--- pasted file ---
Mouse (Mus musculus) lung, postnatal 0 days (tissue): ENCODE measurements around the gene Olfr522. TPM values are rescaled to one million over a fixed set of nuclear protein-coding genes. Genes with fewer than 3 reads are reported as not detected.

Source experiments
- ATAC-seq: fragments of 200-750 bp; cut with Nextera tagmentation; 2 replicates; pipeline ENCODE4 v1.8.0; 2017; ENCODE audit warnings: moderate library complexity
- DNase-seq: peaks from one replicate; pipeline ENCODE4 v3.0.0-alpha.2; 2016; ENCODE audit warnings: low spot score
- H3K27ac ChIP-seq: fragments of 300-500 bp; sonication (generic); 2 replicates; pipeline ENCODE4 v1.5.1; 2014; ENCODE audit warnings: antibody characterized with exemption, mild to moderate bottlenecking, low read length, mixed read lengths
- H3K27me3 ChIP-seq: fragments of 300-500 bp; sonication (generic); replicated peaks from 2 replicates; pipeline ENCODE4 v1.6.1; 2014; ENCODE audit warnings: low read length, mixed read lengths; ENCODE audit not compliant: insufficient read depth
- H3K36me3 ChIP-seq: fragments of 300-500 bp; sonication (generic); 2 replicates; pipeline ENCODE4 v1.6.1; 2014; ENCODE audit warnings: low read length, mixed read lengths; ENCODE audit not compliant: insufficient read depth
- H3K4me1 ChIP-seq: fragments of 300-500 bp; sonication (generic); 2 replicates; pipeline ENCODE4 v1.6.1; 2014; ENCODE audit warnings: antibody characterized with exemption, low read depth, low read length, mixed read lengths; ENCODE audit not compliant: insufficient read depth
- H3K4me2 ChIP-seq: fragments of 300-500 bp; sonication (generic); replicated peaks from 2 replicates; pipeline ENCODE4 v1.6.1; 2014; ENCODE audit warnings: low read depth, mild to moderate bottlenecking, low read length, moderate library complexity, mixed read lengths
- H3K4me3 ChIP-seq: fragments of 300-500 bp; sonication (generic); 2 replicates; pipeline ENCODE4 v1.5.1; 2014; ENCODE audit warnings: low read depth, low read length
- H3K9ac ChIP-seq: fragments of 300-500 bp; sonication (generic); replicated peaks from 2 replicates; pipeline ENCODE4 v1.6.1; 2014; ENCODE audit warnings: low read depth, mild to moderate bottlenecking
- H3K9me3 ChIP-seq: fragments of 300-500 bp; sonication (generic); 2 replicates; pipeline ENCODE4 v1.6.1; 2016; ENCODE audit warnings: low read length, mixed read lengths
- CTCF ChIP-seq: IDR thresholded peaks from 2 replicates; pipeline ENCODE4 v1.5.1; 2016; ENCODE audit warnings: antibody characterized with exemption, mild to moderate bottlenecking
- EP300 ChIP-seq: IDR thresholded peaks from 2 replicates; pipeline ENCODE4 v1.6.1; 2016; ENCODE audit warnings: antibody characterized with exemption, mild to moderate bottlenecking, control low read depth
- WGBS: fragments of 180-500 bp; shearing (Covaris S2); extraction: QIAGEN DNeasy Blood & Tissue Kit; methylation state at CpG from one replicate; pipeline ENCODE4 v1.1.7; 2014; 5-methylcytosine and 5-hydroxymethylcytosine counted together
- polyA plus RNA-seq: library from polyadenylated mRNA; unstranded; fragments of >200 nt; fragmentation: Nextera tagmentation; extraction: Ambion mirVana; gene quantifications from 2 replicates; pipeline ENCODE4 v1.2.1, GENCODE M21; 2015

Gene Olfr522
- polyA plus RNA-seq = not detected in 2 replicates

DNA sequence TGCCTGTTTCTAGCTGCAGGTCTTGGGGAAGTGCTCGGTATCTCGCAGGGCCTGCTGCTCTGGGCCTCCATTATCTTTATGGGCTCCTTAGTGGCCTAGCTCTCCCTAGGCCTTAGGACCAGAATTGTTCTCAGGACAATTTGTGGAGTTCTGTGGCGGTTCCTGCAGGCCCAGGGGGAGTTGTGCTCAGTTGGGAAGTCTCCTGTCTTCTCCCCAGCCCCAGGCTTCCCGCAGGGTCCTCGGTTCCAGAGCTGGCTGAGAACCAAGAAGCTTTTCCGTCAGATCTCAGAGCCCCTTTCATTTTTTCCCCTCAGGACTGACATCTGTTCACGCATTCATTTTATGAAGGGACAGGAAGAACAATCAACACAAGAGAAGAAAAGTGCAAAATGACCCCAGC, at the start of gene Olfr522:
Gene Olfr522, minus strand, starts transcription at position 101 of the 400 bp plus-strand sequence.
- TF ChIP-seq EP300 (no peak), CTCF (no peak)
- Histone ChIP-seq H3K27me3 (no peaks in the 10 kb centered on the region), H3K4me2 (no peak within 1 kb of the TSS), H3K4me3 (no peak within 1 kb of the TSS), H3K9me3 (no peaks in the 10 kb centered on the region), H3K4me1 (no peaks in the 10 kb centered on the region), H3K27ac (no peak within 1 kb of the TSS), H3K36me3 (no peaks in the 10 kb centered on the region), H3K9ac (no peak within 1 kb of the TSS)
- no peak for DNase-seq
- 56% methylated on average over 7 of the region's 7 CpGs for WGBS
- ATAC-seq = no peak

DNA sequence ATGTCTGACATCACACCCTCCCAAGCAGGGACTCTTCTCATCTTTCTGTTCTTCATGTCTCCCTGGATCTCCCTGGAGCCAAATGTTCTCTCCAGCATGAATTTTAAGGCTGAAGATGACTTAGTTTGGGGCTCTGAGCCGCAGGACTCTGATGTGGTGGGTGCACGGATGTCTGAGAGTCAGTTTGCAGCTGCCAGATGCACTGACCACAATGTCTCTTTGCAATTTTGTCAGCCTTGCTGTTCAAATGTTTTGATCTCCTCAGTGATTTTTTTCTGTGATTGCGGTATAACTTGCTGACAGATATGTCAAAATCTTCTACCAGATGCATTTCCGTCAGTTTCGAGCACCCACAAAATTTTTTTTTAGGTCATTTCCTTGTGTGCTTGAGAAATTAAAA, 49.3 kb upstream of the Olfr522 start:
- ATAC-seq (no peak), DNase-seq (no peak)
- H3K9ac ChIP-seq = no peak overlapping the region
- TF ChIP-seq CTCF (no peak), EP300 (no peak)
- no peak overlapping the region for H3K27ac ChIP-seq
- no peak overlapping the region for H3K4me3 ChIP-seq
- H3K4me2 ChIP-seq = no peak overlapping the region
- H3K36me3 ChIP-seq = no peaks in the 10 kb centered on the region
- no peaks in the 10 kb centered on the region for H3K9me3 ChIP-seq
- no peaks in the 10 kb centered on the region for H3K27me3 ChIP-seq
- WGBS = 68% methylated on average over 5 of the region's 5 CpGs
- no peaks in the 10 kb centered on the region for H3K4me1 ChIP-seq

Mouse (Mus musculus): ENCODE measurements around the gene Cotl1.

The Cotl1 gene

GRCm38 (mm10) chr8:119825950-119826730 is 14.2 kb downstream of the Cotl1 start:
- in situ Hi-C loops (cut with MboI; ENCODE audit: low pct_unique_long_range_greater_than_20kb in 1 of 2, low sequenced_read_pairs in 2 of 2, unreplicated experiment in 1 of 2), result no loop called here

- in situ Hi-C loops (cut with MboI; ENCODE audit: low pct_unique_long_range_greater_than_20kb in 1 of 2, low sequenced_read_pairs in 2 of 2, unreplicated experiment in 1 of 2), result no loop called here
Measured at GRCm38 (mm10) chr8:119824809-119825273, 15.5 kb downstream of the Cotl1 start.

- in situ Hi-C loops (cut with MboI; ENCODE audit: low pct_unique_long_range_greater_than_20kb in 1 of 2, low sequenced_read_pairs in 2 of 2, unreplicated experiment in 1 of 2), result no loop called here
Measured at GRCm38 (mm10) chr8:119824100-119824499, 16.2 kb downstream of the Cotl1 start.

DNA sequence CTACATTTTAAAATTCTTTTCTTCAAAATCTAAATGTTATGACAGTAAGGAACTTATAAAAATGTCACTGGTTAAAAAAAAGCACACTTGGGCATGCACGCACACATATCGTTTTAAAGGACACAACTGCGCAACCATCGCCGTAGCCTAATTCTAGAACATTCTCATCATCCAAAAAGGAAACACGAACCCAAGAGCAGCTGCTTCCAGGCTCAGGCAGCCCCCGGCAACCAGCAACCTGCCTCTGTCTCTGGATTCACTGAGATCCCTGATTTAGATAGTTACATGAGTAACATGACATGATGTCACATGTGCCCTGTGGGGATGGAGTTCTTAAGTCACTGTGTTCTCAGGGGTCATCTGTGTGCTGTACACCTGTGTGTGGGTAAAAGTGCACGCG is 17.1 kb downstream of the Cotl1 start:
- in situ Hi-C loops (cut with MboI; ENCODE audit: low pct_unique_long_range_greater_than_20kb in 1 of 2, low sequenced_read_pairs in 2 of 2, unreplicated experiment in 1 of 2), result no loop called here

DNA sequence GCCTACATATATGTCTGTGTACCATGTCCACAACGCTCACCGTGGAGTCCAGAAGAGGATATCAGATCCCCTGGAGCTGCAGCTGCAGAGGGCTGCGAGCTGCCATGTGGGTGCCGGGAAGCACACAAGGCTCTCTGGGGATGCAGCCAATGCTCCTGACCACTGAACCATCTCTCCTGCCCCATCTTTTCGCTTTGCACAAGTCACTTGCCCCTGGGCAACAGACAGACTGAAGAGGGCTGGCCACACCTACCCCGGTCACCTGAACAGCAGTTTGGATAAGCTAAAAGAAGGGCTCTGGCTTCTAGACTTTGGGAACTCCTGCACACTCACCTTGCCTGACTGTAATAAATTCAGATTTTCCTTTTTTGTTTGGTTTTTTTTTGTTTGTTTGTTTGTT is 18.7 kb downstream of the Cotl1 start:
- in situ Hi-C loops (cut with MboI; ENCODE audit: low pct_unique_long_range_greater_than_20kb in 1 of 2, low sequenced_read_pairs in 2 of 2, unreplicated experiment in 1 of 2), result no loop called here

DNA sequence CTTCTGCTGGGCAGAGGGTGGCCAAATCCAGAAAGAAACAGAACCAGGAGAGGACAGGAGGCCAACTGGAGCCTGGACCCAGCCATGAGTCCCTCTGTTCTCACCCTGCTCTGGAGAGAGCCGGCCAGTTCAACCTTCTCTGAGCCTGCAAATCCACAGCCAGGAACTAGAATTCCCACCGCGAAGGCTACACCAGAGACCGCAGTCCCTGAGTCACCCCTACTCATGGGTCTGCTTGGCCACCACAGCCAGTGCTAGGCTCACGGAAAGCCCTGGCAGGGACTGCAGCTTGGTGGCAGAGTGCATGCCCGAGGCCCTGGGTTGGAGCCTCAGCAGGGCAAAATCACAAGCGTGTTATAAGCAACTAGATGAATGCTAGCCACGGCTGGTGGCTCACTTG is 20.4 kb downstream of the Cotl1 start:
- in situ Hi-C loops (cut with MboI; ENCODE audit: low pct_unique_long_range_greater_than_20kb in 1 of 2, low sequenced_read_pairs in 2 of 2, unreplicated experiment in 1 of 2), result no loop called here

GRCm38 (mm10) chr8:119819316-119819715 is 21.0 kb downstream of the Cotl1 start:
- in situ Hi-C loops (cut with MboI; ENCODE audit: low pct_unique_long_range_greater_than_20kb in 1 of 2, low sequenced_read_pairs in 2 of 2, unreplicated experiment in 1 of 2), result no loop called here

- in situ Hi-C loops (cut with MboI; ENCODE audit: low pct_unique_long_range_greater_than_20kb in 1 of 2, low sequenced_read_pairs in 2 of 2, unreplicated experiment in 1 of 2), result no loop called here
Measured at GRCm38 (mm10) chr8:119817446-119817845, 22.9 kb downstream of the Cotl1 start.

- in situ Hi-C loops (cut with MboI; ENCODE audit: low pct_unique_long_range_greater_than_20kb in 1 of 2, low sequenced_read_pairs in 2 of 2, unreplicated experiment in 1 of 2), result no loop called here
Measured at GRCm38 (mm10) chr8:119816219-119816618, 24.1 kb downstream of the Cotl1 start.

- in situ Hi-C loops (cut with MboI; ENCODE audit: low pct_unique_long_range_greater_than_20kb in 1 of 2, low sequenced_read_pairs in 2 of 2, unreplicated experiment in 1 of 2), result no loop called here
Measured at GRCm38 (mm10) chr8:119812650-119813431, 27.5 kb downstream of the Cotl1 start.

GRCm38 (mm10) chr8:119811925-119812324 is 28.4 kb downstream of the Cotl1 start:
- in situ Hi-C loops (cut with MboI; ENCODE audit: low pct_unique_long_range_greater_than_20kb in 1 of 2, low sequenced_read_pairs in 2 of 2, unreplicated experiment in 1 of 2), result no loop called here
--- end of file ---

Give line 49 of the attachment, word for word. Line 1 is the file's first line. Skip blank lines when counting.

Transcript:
- in situ Hi-C loops (cut with MboI; ENCODE audit: low pct_unique_long_range_greater_than_20kb in 1 of 2, low sequenced_read_pairs in 2 of 2, unreplicated experiment in 1 of 2), result no loop called here